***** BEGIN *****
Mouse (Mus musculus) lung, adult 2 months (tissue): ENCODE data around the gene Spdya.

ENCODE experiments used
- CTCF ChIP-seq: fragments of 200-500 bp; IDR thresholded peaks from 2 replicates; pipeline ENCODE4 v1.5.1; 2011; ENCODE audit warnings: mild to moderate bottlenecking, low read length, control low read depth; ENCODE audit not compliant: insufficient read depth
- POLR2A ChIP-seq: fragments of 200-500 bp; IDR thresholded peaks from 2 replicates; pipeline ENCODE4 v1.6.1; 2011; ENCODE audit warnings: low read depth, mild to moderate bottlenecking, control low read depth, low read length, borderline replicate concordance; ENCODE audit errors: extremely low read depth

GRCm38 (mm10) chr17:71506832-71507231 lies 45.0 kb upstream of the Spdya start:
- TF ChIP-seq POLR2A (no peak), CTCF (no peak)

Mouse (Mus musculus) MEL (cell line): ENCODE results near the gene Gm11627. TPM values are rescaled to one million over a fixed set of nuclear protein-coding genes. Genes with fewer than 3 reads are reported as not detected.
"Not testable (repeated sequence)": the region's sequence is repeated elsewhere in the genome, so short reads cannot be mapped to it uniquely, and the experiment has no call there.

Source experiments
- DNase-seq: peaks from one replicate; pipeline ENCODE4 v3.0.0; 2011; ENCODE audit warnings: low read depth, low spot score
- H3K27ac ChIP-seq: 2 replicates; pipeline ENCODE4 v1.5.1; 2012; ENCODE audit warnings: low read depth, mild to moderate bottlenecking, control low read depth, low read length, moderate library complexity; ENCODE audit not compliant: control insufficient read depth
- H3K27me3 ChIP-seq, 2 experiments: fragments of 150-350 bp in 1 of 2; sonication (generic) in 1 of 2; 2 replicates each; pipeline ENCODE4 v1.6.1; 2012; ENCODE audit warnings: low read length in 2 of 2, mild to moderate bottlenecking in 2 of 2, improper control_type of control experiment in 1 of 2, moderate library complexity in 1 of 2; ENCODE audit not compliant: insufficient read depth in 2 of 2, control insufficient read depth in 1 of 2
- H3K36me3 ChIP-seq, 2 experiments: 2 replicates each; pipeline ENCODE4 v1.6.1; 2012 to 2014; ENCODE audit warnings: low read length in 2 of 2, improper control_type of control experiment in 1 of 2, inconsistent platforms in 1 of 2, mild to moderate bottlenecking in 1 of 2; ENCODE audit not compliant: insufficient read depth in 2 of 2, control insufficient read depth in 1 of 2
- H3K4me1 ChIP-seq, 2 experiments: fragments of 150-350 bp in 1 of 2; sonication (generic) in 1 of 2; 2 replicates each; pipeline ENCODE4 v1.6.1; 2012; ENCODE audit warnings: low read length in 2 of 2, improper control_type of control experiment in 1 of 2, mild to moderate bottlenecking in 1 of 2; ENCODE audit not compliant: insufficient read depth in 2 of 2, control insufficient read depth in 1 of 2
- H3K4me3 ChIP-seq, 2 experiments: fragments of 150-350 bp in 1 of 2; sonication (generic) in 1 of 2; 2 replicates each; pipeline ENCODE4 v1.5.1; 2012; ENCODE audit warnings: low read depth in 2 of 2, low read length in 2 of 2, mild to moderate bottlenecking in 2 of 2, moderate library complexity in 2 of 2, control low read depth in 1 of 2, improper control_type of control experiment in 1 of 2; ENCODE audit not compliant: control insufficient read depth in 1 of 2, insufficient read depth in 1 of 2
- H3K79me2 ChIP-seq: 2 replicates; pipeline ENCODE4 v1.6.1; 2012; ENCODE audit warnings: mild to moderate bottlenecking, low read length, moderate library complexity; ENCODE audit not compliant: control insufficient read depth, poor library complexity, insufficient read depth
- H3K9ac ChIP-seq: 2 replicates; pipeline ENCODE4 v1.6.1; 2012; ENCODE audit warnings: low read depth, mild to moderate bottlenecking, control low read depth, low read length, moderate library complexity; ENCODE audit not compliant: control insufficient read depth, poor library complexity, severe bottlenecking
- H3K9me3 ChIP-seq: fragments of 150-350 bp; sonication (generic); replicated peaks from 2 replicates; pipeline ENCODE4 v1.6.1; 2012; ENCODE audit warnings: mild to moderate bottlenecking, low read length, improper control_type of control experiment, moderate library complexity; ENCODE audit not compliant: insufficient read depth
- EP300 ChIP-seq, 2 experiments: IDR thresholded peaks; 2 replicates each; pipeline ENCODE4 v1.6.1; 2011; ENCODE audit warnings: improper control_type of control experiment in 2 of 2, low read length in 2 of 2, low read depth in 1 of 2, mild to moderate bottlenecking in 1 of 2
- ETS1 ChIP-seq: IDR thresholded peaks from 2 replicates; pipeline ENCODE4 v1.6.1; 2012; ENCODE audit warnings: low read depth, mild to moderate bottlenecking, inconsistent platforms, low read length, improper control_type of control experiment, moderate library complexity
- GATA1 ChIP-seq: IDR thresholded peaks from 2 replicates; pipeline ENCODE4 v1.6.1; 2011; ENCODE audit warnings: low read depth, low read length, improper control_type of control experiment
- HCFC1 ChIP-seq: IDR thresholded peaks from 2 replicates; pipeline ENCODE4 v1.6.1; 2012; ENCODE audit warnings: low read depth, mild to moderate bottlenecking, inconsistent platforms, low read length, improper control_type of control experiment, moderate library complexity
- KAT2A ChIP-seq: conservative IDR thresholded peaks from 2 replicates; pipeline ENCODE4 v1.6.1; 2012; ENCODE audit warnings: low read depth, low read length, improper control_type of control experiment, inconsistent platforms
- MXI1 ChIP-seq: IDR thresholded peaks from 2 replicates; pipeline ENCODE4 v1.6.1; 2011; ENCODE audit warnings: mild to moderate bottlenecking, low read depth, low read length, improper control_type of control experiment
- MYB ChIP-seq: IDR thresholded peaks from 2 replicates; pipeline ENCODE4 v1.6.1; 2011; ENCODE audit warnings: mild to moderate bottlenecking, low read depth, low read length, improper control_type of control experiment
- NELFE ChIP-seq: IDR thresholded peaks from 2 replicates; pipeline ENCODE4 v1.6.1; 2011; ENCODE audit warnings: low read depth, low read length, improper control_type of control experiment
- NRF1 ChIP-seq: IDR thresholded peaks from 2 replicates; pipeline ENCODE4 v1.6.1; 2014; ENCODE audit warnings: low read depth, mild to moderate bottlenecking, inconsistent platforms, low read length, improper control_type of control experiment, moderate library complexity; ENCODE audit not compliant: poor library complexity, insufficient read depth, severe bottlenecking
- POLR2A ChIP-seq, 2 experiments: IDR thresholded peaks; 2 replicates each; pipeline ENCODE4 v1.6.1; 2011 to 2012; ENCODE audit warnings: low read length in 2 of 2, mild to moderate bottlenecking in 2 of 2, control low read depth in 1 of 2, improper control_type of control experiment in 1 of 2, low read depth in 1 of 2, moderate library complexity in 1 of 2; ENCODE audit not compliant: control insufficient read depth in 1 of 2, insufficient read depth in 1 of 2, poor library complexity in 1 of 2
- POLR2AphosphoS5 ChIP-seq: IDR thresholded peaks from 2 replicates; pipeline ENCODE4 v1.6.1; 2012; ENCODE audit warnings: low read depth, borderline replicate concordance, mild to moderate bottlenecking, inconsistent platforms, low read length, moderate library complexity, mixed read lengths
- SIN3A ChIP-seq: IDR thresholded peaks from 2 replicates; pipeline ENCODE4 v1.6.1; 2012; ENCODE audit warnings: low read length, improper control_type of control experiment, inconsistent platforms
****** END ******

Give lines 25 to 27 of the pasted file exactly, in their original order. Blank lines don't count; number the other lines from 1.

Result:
- MYB ChIP-seq: IDR thresholded peaks from 2 replicates; pipeline ENCODE4 v1.6.1; 2011; ENCODE audit warnings: mild to moderate bottlenecking, low read depth, low read length, improper control_type of control experiment
- NELFE ChIP-seq: IDR thresholded peaks from 2 replicates; pipeline ENCODE4 v1.6.1; 2011; ENCODE audit warnings: low read depth, low read length, improper control_type of control experiment
- NRF1 ChIP-seq: IDR thresholded peaks from 2 replicates; pipeline ENCODE4 v1.6.1; 2014; ENCODE audit warnings: low read depth, mild to moderate bottlenecking, inconsistent platforms, low read length, improper control_type of control experiment, moderate library complexity; ENCODE audit not compliant: poor library complexity, insufficient read depth, severe bottlenecking